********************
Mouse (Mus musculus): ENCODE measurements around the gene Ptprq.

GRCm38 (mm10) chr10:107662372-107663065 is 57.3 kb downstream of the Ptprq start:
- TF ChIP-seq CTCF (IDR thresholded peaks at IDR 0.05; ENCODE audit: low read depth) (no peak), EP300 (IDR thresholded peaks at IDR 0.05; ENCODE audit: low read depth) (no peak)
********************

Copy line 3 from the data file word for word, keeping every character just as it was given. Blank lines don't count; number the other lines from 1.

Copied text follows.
- TF ChIP-seq CTCF (IDR thresholded peaks at IDR 0.05; ENCODE audit: low read depth) (no peak), EP300 (IDR thresholded peaks at IDR 0.05; ENCODE audit: low read depth) (no peak)